Personal Ramblings

To exercise my brain and drain excess estrogen.

The Van Gogh Portrait of Gratitude

Screen Shot 2017-07-05 at 3.32.35 PMMaybe you’ve heard this story before, but I learned of it just few weeks ago,  and was fascinated by how the inability of one person to see value in something cost a family a fortune.

Very early one winter morning in 1883 Félix Rey, a young medical intern who had yet to graduate, worked hard to save a hallucinating patient who had suffered blood loss. The patient was Vincent van Gogh and the blood loss involved a severed ear and a prostitute—but that’s another story!

For several weeks young Félix cared for van Gogh, saving him from infection and possible death. When he finally recovered and returned home, van Gogh painted this portrait of Félix Rey as an expression of his eternal gratitude. While Félix became both a friend and advocate of van Gogh, he wasn’t really a fan of van Gogh’s artistic representation of him. So the painting was left propped somewhere inconspicuous in his home—that is, until his mother noticed that her chicken coop had a hole!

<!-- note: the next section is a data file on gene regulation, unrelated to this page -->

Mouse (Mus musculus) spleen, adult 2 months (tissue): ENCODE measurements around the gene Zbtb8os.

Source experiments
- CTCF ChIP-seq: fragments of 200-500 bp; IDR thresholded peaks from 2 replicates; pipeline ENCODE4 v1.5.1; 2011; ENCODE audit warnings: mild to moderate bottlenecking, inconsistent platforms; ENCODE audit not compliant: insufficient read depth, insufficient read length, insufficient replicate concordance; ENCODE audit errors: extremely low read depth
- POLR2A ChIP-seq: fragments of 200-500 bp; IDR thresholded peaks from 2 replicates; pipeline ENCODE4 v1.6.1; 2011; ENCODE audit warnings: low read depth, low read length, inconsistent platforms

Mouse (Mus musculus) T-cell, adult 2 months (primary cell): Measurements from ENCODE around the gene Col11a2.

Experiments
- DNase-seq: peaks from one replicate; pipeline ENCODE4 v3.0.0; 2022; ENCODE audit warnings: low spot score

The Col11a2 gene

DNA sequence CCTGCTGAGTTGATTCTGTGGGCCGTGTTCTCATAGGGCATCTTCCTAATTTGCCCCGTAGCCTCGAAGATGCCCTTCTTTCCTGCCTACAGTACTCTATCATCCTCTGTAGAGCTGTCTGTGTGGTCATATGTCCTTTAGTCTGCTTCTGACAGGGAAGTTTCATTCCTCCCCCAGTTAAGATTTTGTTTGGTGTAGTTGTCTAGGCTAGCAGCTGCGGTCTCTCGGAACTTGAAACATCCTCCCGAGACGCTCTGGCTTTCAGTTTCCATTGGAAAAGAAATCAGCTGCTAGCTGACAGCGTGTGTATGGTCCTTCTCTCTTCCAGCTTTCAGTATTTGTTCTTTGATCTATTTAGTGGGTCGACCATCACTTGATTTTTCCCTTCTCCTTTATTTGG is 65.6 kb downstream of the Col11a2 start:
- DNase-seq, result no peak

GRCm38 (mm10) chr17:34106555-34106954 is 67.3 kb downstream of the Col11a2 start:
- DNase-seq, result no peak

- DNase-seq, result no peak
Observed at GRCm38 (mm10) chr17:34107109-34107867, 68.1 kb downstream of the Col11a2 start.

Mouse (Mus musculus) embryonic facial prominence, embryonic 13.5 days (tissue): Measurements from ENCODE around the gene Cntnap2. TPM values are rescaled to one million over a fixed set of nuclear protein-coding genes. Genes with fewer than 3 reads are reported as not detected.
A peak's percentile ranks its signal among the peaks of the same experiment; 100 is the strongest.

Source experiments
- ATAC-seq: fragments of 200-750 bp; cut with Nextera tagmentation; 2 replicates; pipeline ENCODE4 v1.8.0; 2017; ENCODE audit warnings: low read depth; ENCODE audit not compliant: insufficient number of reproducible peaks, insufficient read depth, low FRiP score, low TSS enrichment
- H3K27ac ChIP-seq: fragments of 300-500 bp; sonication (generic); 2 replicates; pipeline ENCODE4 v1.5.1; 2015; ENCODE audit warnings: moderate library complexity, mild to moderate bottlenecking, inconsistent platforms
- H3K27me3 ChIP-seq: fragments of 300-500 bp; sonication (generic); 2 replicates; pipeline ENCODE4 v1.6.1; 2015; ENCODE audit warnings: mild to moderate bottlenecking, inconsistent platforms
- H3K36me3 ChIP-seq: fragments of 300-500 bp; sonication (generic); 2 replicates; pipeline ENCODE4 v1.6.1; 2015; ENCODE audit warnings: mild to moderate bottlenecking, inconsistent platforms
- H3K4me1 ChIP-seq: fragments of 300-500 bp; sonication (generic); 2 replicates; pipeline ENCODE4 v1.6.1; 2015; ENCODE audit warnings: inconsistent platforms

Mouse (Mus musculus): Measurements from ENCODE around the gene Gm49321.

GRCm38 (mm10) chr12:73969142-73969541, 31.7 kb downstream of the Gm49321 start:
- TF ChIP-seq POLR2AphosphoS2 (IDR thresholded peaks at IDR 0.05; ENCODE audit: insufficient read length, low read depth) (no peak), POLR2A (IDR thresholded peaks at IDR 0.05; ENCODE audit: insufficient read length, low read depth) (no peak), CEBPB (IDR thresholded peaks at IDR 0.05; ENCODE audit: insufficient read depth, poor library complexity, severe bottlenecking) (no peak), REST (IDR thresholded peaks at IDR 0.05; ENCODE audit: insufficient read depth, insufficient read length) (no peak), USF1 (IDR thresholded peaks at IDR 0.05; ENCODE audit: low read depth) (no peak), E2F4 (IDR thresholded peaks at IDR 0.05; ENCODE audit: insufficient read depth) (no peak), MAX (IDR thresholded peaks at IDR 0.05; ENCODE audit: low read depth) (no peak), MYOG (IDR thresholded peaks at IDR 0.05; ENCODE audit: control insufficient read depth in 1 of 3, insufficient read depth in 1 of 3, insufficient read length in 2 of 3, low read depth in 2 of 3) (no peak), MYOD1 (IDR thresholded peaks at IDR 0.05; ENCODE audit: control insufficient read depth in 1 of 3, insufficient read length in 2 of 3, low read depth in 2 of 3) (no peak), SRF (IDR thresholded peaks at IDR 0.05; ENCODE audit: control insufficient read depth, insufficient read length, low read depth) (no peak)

For the next two years of so, this van Gogh original did nothing more than keep chickens in their place—until one day an admirer of Van Gogh’s work heard about the painting in the chicken coop and bought it from Félix’s family.

Today the Félix Rey portrait hangs in the The National Pushkin Museum in Moscow. Its estimated auction value is $50 million.



Making the Most of Life

Today is the day after Election Day 2016.

Today began with little sleep last night. And it continued with every hour adding a new deadline, more stress, and more pessimism.

My to-do list was not getting done and my creative energy was at an all time low. One task on my list was to find a creative way to tell a story. My search led to this serendipitous discovery! And my soul has been recalibrated.